Obi-Wan Kenobi and Satine Kryze, Star Wars: The Clone Wars

BEST: Obi-Wan Kenobi and Satine Kryze

Oh, what could have been. Obi-Wan Kenobi (voiced by James Arnold Taylor) and Satine Kryze (voiced by Anna Graves) bonded in their younger years only to meet again during the Clone Wars when trouble arose on Mandalore. They had an obvious attraction and plenty in common—too much in common, in fact. With her ruler of Mandalore and him a Jedi, and both sworn to honor their duties and oaths, their feelings had no feasible path to survival. But that didn’t stop Satine from telling Obi-Wan she loved him… which made it even worse when she later drew her final breaths in his arms.

Alastair Mackenzie as Perrin Fartha, Genevieve O'Reilly as Mon Mothma, Star Wars: Andor

WORST: Perrin Fartha and Mon Mothma

Senator Mon Mothma (Genevieve O’Reilly), you deserve better. While not openly toxic like a certain other Andor couple, these two are a perfect argument against Chandrila’s antiquated custom of marrying extremely young. They don’t see eye-to-eye on much of anything, with Mon’s warmhearted nature, idealism and activism clashing severely against her husband’s laid-back selfishness. But hey, his gambling addiction came in handy as a means of conveniently explaining away her missing family funds!

Faye Marsay as Vel Sartha, Varada Sethu as Cinta Kaz, Star Wars: Andor

BEST: Vel Sartha and Cinta Kaz

We get the sense these two are less a love story and more a breakup story, but they’re still worth mentioning. Vel’s (Faye Marsay) concern for Cinta (Varada Sethu) during and after the Aldhani heist was sweet—if only Cinta returned that affection in equal measure. It seems most of the feelings here are on Vel’s side, which leaves us wondering where these two will end up in Season 2. (Not happily ever after, probably.) While we prepare ourselves for yet another sad ending, we’ll ponder how continuously sacrificing for the Rebellion could strain what otherwise might’ve been a happy relationship.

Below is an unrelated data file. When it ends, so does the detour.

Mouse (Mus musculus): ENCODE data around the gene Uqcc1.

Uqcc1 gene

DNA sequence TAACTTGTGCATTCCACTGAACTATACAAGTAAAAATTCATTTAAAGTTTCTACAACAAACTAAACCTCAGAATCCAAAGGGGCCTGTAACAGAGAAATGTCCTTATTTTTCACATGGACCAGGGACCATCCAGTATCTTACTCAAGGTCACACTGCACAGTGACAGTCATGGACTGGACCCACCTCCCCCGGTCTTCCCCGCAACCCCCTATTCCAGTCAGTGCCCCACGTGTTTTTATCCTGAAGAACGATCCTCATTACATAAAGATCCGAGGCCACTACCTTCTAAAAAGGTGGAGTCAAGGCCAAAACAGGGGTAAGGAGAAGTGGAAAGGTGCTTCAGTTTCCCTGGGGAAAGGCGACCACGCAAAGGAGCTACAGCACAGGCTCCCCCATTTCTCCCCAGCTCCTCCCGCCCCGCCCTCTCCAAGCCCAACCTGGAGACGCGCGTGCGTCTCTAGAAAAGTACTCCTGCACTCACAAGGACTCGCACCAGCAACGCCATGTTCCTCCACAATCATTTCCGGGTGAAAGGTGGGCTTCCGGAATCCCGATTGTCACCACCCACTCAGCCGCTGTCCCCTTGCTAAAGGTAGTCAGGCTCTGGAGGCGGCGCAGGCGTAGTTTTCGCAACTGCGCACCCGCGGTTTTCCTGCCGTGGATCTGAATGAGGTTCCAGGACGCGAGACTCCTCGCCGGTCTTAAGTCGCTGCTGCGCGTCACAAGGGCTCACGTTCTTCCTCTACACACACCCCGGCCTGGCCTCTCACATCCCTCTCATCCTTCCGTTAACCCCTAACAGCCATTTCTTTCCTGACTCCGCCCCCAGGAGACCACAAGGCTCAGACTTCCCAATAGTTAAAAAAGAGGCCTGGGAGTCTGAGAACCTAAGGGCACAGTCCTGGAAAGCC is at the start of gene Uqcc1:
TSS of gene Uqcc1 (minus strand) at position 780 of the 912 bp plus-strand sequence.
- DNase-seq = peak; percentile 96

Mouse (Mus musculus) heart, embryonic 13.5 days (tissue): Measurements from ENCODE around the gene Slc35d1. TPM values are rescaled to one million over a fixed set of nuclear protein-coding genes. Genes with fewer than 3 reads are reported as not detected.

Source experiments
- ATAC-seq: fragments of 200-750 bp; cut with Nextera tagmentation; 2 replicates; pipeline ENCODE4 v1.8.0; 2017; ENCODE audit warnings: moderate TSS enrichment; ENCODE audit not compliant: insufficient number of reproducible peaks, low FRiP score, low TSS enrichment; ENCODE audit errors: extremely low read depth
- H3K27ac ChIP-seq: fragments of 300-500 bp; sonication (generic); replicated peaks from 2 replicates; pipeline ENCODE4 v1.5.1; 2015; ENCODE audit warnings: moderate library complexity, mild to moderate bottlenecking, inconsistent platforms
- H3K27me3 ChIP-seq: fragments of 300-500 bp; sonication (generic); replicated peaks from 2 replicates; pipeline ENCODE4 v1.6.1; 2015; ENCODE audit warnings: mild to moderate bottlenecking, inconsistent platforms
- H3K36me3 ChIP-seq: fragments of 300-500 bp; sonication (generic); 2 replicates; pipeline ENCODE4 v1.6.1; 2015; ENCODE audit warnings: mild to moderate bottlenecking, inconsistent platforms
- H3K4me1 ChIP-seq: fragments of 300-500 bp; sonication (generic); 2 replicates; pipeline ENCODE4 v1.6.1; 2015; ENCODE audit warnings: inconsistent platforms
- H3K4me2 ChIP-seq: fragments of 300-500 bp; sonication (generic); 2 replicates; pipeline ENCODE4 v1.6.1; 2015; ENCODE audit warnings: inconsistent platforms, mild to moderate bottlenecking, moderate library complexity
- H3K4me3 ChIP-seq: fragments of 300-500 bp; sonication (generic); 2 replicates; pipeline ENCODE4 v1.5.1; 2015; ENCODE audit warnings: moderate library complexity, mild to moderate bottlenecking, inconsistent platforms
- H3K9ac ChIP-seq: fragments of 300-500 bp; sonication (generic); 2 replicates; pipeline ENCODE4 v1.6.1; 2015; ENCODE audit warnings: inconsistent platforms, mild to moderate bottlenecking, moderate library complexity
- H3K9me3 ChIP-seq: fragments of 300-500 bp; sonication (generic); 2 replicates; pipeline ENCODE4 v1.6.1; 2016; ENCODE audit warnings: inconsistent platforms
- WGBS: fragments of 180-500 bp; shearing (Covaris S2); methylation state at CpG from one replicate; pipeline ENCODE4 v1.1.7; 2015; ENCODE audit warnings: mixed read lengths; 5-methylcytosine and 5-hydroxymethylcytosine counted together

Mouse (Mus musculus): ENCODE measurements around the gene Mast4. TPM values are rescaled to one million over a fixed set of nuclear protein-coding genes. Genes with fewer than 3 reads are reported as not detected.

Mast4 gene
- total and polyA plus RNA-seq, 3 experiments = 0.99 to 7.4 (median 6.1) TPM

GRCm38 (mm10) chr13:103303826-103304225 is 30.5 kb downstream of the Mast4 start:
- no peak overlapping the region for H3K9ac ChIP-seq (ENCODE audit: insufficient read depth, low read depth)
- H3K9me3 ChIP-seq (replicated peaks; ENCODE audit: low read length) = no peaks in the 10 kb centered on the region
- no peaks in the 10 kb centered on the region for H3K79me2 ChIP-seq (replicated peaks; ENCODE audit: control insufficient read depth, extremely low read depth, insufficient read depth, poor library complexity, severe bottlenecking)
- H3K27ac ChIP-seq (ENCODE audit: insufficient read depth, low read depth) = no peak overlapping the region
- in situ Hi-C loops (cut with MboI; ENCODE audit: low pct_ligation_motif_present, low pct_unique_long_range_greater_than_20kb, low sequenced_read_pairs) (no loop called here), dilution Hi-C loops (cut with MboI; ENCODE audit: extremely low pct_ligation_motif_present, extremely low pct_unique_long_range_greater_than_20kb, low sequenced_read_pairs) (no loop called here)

Denise Gough as Dedra Meero, Kyle Soller as Syril Karn, Star Wars: Andor

WORST: Dedra Meero and Syril Karn

Okay, okay, Syril (Kyle Soller) and Dedra (Denise Gough) aren’t a confirmed couple (yet). But after that Sith-lightning electric scene between them in Andor’s Season 1 finale, we’re betting something happens in the second batch of episodes—if it doesn’t happen during the one-year time jump between seasons. Alas, they’re both devoted Imperials, so it’s pretty impossible to root for them. She’s a sadist who’s never more alive than when the poor Rebel she’s torturing is half dead. He’s fanatical about upholding justice and maintaining order to the point of becoming unhealthily obsessed with Dedra, and even stalking her. They’re made for each other in all the worst ways, and we can’t help but wonder how far up the ladder of cringey weirdness they’ll climb in Season 2. He’s almost certainly going to serve as her new assistant, which begs the question: what’s the ISB’s policy on workplace relationships?

Kanan and Hera

BEST: Kanan and Hera

Of the Star Wars romances, these two might be the most mature and understated. Hera (voiced by Vanessa Marshall) and Kanan (voiced by Freddie Prinze Jr.) didn’t have an obvious relationship until pretty late in Star Wars: Rebels, but it was always clear they functioned as the Ghost crew’s mom and dad. With kindness in their hearts and the Rebellion on their minds, they were always there to help guide their young allies—basically, their adopted children. Hera and Kanan always made sure they were communicating well and lifting each other up during hard times. Tragically, Kanan sacrificed himself to save the Ghost crew in Rebels’ final season. But even in tragedy, there’s hope: Hera was pregnant at the time, and she later gave birth to their son.